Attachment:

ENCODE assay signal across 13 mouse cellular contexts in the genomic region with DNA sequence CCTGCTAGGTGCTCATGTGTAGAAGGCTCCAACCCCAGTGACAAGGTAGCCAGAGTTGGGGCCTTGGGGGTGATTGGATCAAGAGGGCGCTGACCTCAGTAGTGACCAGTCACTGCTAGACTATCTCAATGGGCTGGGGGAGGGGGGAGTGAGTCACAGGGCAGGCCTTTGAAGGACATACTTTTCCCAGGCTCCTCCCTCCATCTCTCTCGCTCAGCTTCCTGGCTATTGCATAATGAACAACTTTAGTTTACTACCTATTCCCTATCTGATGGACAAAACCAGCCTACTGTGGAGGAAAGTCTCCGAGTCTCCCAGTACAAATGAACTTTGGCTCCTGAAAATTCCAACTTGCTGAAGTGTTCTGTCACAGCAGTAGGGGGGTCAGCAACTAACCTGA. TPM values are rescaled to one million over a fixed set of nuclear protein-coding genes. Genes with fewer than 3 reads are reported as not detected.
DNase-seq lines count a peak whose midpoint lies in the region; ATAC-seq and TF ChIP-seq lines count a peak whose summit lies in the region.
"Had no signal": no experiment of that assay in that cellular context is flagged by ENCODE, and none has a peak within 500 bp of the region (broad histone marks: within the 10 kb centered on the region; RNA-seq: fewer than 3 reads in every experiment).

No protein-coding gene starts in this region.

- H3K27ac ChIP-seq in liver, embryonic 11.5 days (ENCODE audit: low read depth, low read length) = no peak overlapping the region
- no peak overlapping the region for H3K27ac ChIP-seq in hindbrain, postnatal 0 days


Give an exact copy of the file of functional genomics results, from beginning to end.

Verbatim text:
ENCODE assay signal across 13 mouse cellular contexts in the genomic region with DNA sequence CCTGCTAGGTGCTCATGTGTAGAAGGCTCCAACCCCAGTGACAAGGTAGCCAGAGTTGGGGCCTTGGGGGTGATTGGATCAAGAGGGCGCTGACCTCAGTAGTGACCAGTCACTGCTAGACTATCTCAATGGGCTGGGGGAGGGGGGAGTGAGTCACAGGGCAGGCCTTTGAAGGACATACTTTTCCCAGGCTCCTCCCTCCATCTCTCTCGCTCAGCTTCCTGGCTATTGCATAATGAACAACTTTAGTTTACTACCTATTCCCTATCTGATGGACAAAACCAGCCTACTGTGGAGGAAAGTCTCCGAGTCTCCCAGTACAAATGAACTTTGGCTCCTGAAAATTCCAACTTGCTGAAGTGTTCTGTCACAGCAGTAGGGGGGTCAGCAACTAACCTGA. TPM values are rescaled to one million over a fixed set of nuclear protein-coding genes. Genes with fewer than 3 reads are reported as not detected.
DNase-seq lines count a peak whose midpoint lies in the region; ATAC-seq and TF ChIP-seq lines count a peak whose summit lies in the region.
"Had no signal": no experiment of that assay in that cellular context is flagged by ENCODE, and none has a peak within 500 bp of the region (broad histone marks: within the 10 kb centered on the region; RNA-seq: fewer than 3 reads in every experiment).

No protein-coding gene starts in this region.

- H3K27ac ChIP-seq in liver, embryonic 11.5 days (ENCODE audit: low read depth, low read length) = no peak overlapping the region
- no peak overlapping the region for H3K27ac ChIP-seq in hindbrain, postnatal 0 days